Hi there. Oh, I'm so very sorry. Couple of things come to mind. First, I think I'd sit down with your husband and older child, just the three of you and have a family meeting. I'd discuss guidelines for dealing with your younger son. I'd give them clear instruction and ask them to abide by it. Get buy in. Talk about how the situation doesn't escalate when you handle it your way and that you are able to get a response from him in the end in which he apologizes. That he comes to you when you are calm with him and hugs you and says he is sorry is very telling. Most kids that 'lose' it hate it as much as we do. Being out of control like that doe snot feel good. So, talk about this with your husband and older child and have them do their very best to follow your lead. do it when nothing bad has recently happened.
So, what kinds of therapies have you tried with your son? Occupational therapy can really be excellent. They work on behavior modification as do psychologists. Problem solving on how to handle his emotions is really critical for your son as you know. He CAN learn better ways of expressing himself.
Now, I had a talk wtih a mom of a boy who is very much like your son recently. She told me one of the keys to her son was being on swim team. The work of the exercise of swimming really calmed his nervous system. And the regular practice routine really kept him on track. She so recommended that and I'm wondering if your boy does anything like that.
also, his medication is interesting to me. He's on an antidepressent and an antipsychotic. What about a medication for bipolar? Why was the ripserdone introduced. Just curious but I'm wondering about his drug cocktail. Using caution with a child of his age is prudent on any prescribing docs part. When he is older, there is a broader range of medications that might help him. But risperidone in particular is a pretty heavy duty drug.
Anyway, I do feel for you. This is so hard!
Thank you. I think OT would be good for him. He plays basketball and baseball but he did ask about joining the swim team come Sept. We also talked about Karate with his doctor. The antipsycotic was introduced after they put him on Depekote and it made him even more violent. I am not very happy with the way things are going but I feel my hands are tied, We live in a very rural area and between dealing with our daughters sickness and previous marriage situations I kinda feel like I failed Josh in a way and now I am trying to make up for lost time.
Oh, please do not feel like a failure. We all do the best we can and you love your boy and are a good mother to him. You are no failure!! He's lucky to be so loved,
I guess I just wonder if they are treating with these antipsychotics why they aren't using a medication to address the bipolar. It is so touchy and tricky when it comes to medication for children.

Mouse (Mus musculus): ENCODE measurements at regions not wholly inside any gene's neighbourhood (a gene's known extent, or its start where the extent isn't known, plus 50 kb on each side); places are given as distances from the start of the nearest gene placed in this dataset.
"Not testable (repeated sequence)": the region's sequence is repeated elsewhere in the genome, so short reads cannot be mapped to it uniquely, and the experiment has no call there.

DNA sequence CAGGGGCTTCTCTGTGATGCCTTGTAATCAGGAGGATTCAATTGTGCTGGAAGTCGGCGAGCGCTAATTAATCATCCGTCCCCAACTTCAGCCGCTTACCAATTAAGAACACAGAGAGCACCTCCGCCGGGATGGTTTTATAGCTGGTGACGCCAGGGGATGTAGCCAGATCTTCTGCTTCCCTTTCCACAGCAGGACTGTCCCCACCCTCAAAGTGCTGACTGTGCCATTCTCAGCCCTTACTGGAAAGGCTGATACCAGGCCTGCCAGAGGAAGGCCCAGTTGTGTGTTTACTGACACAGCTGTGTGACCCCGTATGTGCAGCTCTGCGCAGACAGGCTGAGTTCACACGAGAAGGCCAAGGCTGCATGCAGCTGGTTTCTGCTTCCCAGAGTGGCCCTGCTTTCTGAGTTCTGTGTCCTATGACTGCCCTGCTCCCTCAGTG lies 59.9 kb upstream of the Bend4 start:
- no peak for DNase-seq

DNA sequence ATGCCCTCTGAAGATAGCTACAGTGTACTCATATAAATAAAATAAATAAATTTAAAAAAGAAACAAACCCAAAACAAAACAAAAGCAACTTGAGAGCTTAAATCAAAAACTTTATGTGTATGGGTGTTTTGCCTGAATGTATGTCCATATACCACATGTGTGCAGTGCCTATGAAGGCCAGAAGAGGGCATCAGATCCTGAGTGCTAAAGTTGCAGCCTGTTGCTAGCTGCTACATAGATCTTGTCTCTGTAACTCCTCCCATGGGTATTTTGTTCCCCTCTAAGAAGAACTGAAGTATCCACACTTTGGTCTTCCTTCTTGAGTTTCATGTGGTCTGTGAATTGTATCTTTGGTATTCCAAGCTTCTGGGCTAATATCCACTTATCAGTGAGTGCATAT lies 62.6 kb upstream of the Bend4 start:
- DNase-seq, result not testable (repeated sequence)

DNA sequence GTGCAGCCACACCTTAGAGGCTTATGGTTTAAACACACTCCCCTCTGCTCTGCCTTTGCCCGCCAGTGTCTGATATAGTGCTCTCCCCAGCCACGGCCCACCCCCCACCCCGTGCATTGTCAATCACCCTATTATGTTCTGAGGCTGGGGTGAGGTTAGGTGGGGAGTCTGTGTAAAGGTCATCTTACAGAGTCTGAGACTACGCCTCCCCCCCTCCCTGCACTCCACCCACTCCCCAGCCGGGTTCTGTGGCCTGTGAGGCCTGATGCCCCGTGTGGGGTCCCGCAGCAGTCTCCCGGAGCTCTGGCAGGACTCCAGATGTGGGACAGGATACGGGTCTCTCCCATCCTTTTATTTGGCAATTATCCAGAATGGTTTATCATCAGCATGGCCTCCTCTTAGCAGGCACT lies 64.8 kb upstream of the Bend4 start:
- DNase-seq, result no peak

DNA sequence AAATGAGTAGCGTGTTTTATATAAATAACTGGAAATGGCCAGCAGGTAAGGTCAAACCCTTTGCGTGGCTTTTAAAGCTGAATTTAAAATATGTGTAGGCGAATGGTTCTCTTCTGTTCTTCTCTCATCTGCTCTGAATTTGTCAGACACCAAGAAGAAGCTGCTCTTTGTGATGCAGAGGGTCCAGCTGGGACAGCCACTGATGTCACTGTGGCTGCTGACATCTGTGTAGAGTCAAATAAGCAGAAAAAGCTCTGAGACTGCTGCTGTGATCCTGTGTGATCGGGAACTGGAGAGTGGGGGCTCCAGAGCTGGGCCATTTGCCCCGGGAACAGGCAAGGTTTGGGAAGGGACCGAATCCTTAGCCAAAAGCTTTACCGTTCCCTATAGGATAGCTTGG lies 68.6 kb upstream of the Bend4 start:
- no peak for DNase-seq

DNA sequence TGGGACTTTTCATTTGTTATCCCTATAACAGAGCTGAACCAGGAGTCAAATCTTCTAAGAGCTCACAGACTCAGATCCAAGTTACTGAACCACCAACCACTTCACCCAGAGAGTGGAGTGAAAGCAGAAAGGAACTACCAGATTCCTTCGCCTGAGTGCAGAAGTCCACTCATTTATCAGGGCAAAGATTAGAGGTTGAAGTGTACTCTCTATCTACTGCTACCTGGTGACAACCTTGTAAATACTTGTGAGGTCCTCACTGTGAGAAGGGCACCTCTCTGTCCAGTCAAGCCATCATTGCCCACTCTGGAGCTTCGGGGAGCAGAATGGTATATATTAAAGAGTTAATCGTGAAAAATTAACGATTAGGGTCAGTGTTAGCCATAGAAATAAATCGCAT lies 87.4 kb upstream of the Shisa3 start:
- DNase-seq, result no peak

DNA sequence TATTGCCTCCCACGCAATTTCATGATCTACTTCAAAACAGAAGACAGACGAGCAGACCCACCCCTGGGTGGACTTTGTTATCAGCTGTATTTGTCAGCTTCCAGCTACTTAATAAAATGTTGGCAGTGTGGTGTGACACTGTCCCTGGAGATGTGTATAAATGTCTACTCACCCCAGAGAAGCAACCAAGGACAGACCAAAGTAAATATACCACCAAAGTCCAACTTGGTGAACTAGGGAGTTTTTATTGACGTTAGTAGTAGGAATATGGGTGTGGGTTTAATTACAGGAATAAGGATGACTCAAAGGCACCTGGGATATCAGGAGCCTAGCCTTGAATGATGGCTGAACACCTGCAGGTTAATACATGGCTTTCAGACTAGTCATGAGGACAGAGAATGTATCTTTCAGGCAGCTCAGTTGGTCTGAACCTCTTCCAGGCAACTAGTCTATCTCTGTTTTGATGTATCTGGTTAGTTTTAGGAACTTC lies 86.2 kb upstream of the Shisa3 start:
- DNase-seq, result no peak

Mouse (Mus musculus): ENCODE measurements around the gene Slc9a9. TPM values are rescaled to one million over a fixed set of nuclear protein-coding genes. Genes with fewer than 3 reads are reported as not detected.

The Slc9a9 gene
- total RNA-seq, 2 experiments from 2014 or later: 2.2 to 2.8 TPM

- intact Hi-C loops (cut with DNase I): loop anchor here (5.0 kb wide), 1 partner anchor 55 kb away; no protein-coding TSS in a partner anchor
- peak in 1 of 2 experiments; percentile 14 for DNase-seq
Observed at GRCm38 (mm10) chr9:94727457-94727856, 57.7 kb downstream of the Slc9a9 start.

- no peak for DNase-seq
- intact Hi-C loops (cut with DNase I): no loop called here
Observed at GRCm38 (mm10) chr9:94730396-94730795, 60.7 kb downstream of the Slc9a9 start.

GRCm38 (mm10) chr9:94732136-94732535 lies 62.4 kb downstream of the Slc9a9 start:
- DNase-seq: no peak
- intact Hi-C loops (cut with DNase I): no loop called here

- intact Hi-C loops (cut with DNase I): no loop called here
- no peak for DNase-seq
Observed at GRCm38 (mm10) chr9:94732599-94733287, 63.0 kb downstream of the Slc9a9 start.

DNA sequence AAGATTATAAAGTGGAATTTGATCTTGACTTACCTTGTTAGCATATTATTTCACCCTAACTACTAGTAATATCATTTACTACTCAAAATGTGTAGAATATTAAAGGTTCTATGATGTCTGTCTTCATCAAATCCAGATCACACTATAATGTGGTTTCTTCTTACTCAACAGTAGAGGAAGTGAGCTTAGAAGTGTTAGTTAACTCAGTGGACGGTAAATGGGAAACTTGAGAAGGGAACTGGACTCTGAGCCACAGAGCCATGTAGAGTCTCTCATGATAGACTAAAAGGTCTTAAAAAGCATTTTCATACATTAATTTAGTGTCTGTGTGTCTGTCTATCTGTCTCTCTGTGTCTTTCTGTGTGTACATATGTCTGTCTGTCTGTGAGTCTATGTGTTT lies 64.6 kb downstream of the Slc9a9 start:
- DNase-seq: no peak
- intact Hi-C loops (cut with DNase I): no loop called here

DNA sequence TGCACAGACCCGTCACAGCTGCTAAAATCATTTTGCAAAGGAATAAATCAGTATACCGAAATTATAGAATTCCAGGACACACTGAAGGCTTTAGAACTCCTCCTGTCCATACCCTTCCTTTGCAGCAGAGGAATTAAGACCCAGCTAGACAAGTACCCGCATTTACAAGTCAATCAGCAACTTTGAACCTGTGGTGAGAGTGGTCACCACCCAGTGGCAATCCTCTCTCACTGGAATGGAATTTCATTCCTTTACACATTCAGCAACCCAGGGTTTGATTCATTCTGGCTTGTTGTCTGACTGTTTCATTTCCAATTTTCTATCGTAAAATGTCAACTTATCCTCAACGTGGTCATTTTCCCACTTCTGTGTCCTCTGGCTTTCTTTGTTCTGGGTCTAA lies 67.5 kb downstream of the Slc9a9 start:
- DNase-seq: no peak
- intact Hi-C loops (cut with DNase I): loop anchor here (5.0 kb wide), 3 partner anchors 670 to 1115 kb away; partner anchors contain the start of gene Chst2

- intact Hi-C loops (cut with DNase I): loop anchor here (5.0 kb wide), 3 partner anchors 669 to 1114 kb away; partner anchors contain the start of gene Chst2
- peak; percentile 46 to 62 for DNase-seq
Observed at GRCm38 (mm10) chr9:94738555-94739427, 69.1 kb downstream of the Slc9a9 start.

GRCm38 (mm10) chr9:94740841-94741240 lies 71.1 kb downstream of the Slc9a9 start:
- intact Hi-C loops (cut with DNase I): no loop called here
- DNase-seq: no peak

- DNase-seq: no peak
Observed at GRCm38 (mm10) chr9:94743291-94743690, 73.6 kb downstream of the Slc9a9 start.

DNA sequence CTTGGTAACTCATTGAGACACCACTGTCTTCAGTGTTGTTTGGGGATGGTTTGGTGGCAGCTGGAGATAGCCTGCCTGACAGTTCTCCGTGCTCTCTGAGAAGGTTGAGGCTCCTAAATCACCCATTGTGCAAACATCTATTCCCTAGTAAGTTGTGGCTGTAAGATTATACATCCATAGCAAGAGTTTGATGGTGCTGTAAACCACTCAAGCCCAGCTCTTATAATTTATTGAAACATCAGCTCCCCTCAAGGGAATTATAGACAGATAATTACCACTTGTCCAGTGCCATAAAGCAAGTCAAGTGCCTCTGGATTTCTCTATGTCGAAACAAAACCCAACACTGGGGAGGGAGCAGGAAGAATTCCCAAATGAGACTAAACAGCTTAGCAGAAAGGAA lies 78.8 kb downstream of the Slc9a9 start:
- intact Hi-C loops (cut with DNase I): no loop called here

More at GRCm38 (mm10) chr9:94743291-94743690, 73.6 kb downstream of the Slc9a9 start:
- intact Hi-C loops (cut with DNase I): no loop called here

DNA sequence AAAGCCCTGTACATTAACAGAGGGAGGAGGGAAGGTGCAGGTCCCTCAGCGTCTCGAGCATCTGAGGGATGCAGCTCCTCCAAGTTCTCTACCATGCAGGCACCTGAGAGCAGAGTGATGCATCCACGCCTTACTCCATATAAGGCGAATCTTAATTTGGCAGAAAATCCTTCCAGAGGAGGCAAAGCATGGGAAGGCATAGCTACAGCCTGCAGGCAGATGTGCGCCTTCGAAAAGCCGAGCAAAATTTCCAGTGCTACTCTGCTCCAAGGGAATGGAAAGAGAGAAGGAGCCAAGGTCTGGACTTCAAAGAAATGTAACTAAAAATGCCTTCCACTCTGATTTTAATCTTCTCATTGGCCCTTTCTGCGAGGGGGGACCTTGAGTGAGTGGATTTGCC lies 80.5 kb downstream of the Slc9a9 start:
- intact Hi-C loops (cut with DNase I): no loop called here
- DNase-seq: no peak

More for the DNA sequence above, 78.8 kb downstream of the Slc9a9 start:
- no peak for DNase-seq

You know that my son has a nervous system delay called sensory integration disorder. Our OT once gave him a pillow to punch when he was having a meltdown in his session. Some people would say that having something to punch would make someone more violent. This is actually not true------- it actually directs the emotion and gives them something physical to do. You could always hang a large kick boxing bag or long punching bag for him to go at it when frustrated or angry. Redirection of sorts of that energy but in a way that doesn't hurt anyone but helps him get it out. I read a long autobiography from someone who described himself as a bit like your son----- his dad hung a bag for him to punch, kick, push against and he claims it 'saved' him. It was a work out and got all his 'stuff' out in an acceptable way. So, that is something to think about.
I think karate is great and if has any interest in swim team-------- do it!
See if you can get in for some OT and look for anywhere that will work on behavior modification and anger management and don't be afraid to tell the doctors if you think the medication he is on isn't helping and needs to be tweaked, removed, added to, or whatever. Psychs often throw a lot of things at the problem looking for the right mix---- which stinks when it is your child. However, these medications can be so different in every single person that it is hard to find the right thing for everyone without trying some different ones along the way. Hopefully they will get that right.
One thing risperidone is known for is working on affect. This means that often patients become aware of 'how bad they are' which can lead to further meltdowns and depression. Something to look out for. And always watch for suicidal ideation. That always worries me with near teens.
Peace dear----------- you are doing a great job as a mom and your boy will be okay. hang in there.
Lots of good ideas by specialmom. I think that making sure your psyc know what is going on is really important. It really is a trial and error process.
While doing research, I stumbled on this blog. I think you might find it helpful as it deals with bipolar issues with a ton of parental input. I think that you might find it most useful if you start at the end and work backwards. The parents discuss a lot of different meds and their kids reactions. There are some cases very close to what your son is on. The site is - http://stackjourney.blogspot.com/2010/01/giving-intuniv-in-two-daily-doses.html
Hope this helps. If nothing else you will notice that you are not the only one going through this. Best wishes.